exhaust fan trips GFI...

I have a triple box in my bathroom that contains 2 switches (lite & ceiling exhaust fan), and a duplex outlet w/ GFI. Occasionally when turning the fan off, it trips the GFI.
Is is normal for some A/C motor devices to do this, and should I just re-wire things so that the fan switch is "after" the GFI? I had assumed that all devices in a bathroom should be GFI'd.
I've tried grounding/ungrounding at the fan box end; even tried a new fan motor - still often trips the GFI when you turn the fan off.
Any advice is much appreciated.
thanks, JohnB
Add pictures here
<% if( /^image/.test(type) ){ %>
<% } %>
<%-name%>
Add image file
Upload
johnnyzero wrote:

I had eggsackly the same problem maybe 20 years ago when our home was brand new.
I believe it's because the moist air being drawn up into the fan unit when someone showers can cause enough leakage to ground (it only takes a few milliamps y'know.) to trip a GFCI.
Fortunately the wiring to the bathroom was arranged so that I could replace the GFCI breaker in the service panel with a regular type, and the standard outlet in the bathroom with a GFCI one, and from that outlet feed the adjacent bathroom's outlet. Thus the fans (and lights) were no longer on a GFCI circuit, but both bathroom's outlets were GFCI protected.
The only other circuit on the breaker I changed went to an outlet mounted on an outside wall (For our deck) and I replaced that outlet with a GFCI one also.
Problem solved, and the original fan motors still work fine all these years later. <G>
Jeff
--
Jeffry Wisnia

(W1BSV + Brass Rat \'57 EE)
  Click to see the full signature.
Add pictures here
<% if( /^image/.test(type) ){ %>
<% } %>
<%-name%>
Add image file
Upload
Thanks for the info, Jeff. Actually I don't think it could be moisture causing it - on my last go-round I was testing it with the clng box completely open & dry. It seems to happen when you turn off the fan by flipping the switch *fast*, regardless of the moisture conditions in the b/r. That led me to believe that the switch might be the problem (burnt contacts?), so a couple months ago I tried replacing that - no go.
Oh well - I'm gonna pull that wall box apart and double-check my wiring. I guess I can always just re-wire things so that the fan isn't GFI'd.
thanks again, JohnB
Add pictures here
<% if( /^image/.test(type) ){ %>
<% } %>
<%-name%>
Add image file
Upload
Thanks for the info, Jeff. Actually I don't think it could be moisture causing it - on my last go-round I was testing it with the clng box completely open & dry. It seems to happen when you turn off the fan by flipping the switch *fast*, regardless of the moisture conditions in the b/r. That led me to believe that the switch might be the problem (burnt contacts?), so a couple months ago I tried replacing that - no go.
Oh well - I'm gonna pull that wall box apart and double-check my wiring. I guess I can always just re-wire things so that the fan isn't GFI'd.
thanks again, JohnB
Add pictures here
<% if( /^image/.test(type) ){ %>
<% } %>
<%-name%>
Add image file
Upload
Thanks for the info, Jeff. Actually I don't think it could be moisture causing it - on my last go-round I was testing it with the clng box completely open & dry. It seems to happen when you turn off the fan by flipping the switch *fast*, regardless of the moisture conditions in the b/r. That led me to believe that the switch might be the problem (burnt contacts?), so a couple months ago I tried replacing that - no go.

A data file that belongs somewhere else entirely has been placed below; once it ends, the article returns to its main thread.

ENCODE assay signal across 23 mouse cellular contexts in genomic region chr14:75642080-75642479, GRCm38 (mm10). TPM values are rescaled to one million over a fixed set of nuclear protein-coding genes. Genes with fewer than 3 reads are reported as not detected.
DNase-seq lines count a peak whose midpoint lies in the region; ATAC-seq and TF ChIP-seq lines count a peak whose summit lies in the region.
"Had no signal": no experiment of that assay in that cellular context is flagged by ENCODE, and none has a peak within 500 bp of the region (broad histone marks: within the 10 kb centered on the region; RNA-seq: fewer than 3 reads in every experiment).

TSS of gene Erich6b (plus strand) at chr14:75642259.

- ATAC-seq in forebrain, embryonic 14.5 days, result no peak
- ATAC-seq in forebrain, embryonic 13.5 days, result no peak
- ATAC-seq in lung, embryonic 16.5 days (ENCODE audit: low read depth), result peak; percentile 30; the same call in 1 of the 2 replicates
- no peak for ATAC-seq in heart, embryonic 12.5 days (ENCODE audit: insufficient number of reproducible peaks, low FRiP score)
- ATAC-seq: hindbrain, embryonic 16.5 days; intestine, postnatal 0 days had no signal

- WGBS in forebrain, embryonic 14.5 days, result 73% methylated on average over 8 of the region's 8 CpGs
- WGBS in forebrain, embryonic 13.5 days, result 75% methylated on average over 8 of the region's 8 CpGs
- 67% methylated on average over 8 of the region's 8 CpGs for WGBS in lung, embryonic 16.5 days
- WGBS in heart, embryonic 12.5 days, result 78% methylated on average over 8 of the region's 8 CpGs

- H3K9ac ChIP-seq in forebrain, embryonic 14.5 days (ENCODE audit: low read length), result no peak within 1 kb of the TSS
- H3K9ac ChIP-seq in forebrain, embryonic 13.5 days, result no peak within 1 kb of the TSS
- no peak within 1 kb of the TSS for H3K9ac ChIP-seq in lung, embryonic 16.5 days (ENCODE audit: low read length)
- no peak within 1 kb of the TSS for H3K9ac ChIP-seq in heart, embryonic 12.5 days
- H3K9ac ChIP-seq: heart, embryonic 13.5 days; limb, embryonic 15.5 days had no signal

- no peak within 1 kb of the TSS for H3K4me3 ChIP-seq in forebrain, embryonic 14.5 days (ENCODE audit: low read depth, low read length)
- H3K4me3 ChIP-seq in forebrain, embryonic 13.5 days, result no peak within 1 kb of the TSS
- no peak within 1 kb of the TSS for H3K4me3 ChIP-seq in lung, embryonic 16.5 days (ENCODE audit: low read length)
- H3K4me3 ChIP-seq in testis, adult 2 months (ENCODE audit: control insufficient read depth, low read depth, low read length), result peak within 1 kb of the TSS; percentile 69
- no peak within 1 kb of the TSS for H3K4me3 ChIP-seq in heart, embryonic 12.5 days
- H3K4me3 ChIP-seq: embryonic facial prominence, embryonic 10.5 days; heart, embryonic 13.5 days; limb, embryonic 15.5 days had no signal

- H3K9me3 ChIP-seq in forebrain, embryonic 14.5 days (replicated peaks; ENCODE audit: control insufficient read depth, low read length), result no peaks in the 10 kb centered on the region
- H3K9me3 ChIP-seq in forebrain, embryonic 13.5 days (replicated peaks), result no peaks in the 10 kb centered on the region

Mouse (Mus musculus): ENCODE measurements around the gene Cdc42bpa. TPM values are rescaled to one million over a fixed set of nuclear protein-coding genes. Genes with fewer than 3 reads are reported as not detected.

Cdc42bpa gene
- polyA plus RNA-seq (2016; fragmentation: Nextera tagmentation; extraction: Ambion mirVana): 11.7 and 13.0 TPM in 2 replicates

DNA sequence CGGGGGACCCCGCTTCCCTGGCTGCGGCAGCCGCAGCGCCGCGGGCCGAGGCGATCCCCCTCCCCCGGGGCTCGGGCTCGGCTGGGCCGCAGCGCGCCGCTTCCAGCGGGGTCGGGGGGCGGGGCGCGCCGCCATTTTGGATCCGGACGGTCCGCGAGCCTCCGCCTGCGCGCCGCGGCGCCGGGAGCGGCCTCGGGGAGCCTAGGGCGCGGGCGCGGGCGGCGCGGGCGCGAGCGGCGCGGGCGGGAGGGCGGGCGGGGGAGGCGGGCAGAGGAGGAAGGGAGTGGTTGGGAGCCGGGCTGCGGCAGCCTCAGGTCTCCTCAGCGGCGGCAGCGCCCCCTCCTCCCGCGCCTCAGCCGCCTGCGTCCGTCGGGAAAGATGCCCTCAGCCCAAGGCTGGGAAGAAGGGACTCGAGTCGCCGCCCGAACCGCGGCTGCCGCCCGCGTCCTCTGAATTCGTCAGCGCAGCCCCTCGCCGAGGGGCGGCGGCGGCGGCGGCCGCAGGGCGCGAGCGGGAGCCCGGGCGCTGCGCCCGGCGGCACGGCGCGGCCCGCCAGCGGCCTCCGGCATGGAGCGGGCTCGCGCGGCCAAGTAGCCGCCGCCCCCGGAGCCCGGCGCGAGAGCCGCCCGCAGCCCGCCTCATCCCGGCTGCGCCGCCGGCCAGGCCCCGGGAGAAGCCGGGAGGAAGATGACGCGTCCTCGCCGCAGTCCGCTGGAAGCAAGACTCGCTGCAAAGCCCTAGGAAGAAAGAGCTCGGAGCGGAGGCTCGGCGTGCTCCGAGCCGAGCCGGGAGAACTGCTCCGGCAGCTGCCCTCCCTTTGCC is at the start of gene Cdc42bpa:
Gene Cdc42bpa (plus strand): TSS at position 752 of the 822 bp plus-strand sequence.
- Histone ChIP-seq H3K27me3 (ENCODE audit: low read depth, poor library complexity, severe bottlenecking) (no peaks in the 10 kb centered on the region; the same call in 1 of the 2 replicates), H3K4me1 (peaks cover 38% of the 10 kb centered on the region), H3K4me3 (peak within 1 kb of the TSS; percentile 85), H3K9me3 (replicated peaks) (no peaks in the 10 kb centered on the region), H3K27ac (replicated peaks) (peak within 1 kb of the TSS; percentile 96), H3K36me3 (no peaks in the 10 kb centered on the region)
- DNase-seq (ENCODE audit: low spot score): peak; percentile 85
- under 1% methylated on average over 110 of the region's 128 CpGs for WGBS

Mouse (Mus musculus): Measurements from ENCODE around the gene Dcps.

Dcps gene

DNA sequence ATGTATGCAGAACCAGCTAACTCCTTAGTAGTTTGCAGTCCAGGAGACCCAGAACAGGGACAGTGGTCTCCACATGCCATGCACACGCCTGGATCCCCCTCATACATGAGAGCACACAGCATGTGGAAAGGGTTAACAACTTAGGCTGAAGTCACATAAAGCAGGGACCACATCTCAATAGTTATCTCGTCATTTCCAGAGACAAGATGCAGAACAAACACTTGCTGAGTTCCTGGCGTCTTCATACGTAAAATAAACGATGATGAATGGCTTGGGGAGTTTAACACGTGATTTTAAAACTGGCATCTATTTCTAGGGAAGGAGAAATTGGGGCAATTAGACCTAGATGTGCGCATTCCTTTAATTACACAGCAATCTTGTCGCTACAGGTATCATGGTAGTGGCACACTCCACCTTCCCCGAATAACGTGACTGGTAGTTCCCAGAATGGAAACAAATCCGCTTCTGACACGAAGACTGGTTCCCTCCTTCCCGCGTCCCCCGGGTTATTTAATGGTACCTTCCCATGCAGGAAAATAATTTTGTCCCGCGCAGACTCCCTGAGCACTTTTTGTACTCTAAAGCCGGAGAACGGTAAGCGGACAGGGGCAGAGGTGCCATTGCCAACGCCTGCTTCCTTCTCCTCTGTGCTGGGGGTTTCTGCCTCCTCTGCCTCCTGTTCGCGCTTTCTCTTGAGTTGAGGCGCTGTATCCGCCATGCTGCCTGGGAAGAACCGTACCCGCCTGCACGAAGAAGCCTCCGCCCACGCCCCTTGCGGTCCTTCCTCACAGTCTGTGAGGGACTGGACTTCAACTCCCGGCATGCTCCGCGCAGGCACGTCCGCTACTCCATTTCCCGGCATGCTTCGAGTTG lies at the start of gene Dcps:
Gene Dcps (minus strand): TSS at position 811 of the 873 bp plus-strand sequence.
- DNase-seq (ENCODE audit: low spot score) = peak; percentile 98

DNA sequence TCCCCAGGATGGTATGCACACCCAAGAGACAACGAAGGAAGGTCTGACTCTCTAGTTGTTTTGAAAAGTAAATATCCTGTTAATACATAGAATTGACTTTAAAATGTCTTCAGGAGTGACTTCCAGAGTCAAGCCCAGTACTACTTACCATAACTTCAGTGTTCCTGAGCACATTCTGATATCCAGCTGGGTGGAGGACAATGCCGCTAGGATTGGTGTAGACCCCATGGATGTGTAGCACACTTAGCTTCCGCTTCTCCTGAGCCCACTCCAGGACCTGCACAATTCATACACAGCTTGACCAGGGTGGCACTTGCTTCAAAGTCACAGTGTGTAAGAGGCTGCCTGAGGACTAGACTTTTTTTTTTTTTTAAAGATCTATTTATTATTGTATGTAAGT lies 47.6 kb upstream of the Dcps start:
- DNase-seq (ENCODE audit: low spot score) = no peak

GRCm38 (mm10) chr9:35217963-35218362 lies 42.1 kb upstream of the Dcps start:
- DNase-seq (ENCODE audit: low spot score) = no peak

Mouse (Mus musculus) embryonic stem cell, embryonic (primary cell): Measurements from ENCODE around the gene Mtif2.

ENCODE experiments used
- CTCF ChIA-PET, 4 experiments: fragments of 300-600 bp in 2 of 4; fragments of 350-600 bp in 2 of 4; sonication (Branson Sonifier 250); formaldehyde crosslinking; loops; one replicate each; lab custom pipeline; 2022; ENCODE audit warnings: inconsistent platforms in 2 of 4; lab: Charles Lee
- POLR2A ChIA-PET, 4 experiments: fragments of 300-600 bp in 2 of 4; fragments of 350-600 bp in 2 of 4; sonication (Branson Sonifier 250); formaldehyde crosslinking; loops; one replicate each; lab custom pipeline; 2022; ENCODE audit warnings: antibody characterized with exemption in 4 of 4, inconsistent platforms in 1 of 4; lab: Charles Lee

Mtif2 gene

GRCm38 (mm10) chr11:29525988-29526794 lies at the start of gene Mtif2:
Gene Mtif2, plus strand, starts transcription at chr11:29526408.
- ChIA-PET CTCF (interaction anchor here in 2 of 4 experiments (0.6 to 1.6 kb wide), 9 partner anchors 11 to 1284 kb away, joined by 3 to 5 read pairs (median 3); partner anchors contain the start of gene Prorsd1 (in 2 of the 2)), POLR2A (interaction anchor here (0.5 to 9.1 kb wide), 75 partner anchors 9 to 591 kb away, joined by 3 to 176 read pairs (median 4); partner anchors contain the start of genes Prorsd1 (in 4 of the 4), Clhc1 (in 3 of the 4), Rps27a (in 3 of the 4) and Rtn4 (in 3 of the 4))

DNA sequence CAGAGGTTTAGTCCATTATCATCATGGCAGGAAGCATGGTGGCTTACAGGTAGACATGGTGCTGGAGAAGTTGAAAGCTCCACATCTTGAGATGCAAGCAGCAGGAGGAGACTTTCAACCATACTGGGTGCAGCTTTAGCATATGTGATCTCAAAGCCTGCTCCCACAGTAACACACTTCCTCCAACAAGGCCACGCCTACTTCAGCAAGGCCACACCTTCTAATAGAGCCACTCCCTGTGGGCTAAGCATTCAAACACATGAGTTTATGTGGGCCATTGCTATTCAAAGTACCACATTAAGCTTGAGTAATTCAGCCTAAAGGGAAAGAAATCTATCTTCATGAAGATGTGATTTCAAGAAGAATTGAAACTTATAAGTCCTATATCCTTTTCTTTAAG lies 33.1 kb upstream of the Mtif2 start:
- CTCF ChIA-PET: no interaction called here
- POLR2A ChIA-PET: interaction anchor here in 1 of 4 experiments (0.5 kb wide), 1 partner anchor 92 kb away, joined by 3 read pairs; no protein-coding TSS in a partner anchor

Oh well - I'm gonna pull that wall box apart and double-check my wiring. I guess I can always just re-wire things so that the fan isn't GFI'd.
thanks again, JohnB
Add pictures here
<% if( /^image/.test(type) ){ %>
<% } %>
<%-name%>
Add image file
Upload
johnnyzero wrote:

It's the motor inductance causing the trip. When the circuit is switched open, there is a sharp voltage spike created by the motor.
Some GFI's are more tolerant of this kind of thing. Swap out the GFI for another brand as a quick test.
MOV arrestors applied at the motor *may* help.
Jim
Add pictures here
<% if( /^image/.test(type) ){ %>
<% } %>
<%-name%>
Add image file
Upload
johnnyzero wrote:

Well since the GFCI is electronic and fans are electrically noisy, it could be a problem with the GFCI. You can get a higher quality fan/motor, or higher quality GFCI. Its probably easier to get a better quality fan/motor, but easier to replace the GFCI so I'd start there. If it turns out not to fix it, send me the GFCI, the one in my bathroom makes very quiet, tinny and odd noises continuously.
--
Thank you,



"Then said I, Wisdom [is] better than strength: nevertheless the poor
  Click to see the full signature.
Add pictures here
<% if( /^image/.test(type) ){ %>
<% } %>
<%-name%>
Add image file
Upload

Bathroom exhaust fan motors are shaded pole and are not electrically noisy. Sounds like the guy that suggested it may be an inductive kick back may be right.
Al
Add pictures here
<% if( /^image/.test(type) ){ %>
<% } %>
<%-name%>
Add image file
Upload
Big Al wrote:

You don't consider inductive 'kick back' noise?
--
Thank you,



"Then said I, Wisdom [is] better than strength: nevertheless the poor
  Click to see the full signature.
Add pictures here
<% if( /^image/.test(type) ){ %>
<% } %>
<%-name%>
Add image file
Upload
Regardless of what may be causing the problem, the NEC requires GFCI protection of the fan only if it is installed directly over the tub

Add pictures here
<% if( /^image/.test(type) ){ %>
<% } %>
<%-name%>
Add image file
Upload

Site Timeline

HomeOwnersHub.com is a website for homeowners and building and maintenance pros. It is not affiliated with any of the manufacturers or service providers discussed here. All logos and trade names are the property of their respective owners.